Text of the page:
Two days later, just at dusk, the enemy made another attempt to storm our trenches. We met them with volley after volley of withering rifle fire. On they came, grey figures massed solidly in a tremendous effort to carry our position. Our machine guns sprayed them with deadly effect. We saw them dropping in their tracks, a ghastly curtain of men thrown at us in a desperate effort to capture our trenches and rush the town. Still they came, massed solidly like a human wall of flesh, into which the stuttering machine guns drilled gaps. . . . It went on most of the night. Sometimes they would come within a few yards of our barbed wire—only to be shot to their knees, yelping and yelling like wounded animals. Never was there such a colossal and blood-thirsty wastage of men. Lives were literally thrown away by the hundred. Many were trapped in the barbed wire entanglements. Many threw away their arms and tumbled headlong into our trenches out of sheer terror.
When dawn came all was quiet once more, except for the piteous cries of the men left out there in the open. They had to stay, and we had to tolerate the sickening moans and cries, for the Turks dared not come out for them. Over two hundred prisoners and deserters fell among us during that ghastly night. They told us that some ten thousand troops had been rushed on the position, and that there were more than two thousand casualties. There were several German officers among them, and they estimated that something like seven thousand rounds of shell had been poured into us in the last twenty-four hours. We lost 120 men killed and wounded.
I stopped one in the left shoulder and was in dock for the next three weeks. But no man stayed in hospital longer than he could possibly help. The building was constantly shelled, and it is no fun to be shot at when you can’t reply. Fortunately mine was only a flesh wound. I was back at work in twenty days. Those poor devils in hospital were having a perfectly putrid time. I saw a medical officer, an orderly, patient and bed as well all blown to pieces when that corner of the dock was shot to hell. The very vibration of the shell as it whistled through the air sent us crashing to the ground as if we had actually been hit!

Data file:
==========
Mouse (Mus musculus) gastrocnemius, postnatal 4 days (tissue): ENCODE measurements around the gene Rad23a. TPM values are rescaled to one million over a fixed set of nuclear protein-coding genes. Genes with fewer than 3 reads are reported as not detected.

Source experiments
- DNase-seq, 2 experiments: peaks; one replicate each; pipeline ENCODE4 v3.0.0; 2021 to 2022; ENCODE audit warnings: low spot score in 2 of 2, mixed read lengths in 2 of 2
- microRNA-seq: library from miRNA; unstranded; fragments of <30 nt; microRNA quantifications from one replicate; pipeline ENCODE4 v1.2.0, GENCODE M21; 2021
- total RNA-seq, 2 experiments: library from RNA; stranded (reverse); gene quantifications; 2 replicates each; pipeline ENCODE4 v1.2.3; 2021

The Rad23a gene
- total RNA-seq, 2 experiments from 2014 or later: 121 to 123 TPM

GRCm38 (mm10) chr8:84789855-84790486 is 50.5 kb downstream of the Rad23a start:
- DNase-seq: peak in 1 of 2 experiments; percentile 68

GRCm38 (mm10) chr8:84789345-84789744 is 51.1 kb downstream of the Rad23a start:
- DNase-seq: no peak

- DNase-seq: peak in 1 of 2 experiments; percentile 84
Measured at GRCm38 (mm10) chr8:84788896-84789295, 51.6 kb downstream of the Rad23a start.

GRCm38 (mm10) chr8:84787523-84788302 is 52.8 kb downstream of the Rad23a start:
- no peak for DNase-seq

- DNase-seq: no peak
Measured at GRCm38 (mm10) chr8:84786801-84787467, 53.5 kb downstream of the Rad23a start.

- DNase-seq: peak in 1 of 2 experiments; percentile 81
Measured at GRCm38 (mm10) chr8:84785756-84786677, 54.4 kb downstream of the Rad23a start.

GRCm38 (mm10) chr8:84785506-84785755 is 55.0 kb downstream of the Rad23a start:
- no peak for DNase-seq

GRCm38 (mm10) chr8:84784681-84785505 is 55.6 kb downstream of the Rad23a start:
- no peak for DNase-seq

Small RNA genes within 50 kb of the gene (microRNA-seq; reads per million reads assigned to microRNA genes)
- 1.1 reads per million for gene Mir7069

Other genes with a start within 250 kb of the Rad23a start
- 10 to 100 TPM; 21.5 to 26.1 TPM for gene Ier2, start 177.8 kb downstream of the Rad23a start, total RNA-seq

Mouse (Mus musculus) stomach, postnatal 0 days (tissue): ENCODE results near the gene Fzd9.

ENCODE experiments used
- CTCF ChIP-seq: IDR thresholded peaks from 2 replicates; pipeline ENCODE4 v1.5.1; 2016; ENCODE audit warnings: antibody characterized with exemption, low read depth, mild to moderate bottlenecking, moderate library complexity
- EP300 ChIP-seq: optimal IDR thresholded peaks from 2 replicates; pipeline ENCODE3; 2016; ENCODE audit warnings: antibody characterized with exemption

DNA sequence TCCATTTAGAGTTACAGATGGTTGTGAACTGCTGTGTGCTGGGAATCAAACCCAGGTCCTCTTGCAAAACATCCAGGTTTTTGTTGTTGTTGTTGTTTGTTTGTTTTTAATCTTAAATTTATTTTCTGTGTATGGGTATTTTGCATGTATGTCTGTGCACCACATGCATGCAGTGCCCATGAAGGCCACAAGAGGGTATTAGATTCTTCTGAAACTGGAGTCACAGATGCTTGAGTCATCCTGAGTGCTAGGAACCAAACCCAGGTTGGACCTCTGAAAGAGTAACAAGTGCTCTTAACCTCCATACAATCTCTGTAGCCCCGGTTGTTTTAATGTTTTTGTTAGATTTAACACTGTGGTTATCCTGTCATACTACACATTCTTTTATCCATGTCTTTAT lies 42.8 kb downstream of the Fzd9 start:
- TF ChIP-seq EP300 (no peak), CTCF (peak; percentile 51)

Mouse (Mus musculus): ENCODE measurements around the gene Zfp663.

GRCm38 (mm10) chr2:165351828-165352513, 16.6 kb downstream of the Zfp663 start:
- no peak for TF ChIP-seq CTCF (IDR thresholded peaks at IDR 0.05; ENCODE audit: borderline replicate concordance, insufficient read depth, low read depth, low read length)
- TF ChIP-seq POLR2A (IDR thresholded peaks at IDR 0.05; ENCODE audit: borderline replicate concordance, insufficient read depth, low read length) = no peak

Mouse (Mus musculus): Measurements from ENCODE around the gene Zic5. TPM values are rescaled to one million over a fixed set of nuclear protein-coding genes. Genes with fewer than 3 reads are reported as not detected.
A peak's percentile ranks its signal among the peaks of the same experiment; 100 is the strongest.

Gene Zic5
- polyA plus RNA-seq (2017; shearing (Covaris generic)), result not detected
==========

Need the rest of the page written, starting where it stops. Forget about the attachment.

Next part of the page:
After those insane attempts to rush us, Johnny appeared to give up the idea of direct attack upon the entrenched position, and started in with a serious and unceasing siege bombardment. He kept it up for days, hoping maybe that his persistency would start something among the civilian population. We, however, had the inhabitants well in hand by this time. Our situation was far too desperate to permit the natives any licence whatever. The slightest suspicion of treachery—and the rations were then being carefully doled out to all—and punishment came in swift and certain death. Moreover, we had imprisoned all the sheiks and khans and headmen of the town, and were holding them as hostages. The population was cowed—where it wasn’t sullen and treacherous.
It was known that Arabs were leaving the town by some means. But the way could not be discovered. Johnny Turk was kept informed and we did not know how. I knew there was a secret way out. At all events, I knew that Latifah knew of such a way. I passionately wanted to take this story to the authorities at this time, for I realised that this secret exit was a menace to us all.